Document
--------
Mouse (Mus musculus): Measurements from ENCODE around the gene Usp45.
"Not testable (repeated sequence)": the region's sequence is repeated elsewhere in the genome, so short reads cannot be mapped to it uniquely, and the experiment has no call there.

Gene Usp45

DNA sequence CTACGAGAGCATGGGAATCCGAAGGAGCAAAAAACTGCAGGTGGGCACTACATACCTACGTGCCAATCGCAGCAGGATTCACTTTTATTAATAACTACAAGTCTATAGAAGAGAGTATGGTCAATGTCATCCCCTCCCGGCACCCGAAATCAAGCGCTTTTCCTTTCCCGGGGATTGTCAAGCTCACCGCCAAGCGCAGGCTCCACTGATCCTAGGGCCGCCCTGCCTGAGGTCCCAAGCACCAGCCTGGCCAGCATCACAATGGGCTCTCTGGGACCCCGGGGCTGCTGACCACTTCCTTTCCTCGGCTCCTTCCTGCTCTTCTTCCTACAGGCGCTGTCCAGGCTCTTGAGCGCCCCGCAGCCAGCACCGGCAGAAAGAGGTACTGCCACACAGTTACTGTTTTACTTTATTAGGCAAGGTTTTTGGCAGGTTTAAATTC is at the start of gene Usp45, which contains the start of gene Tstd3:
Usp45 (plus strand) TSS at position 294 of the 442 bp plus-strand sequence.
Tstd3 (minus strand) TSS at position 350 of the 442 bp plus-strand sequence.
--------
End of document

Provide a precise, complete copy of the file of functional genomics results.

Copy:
Mouse (Mus musculus): Measurements from ENCODE around the gene Usp45.
"Not testable (repeated sequence)": the region's sequence is repeated elsewhere in the genome, so short reads cannot be mapped to it uniquely, and the experiment has no call there.

Gene Usp45

DNA sequence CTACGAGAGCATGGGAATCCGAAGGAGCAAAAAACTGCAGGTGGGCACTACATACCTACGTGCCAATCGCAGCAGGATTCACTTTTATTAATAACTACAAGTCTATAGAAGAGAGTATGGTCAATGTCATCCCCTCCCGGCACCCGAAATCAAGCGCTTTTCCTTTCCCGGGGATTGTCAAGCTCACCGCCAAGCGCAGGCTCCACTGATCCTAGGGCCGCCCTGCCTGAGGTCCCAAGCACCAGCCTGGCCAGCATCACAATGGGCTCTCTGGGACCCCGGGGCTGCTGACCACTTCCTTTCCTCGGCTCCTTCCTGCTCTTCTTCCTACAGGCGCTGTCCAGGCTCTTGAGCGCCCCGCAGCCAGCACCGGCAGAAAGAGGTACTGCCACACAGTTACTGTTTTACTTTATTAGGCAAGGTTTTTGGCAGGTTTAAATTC is at the start of gene Usp45, which contains the start of gene Tstd3:
Usp45 (plus strand) TSS at position 294 of the 442 bp plus-strand sequence.
Tstd3 (minus strand) TSS at position 350 of the 442 bp plus-strand sequence.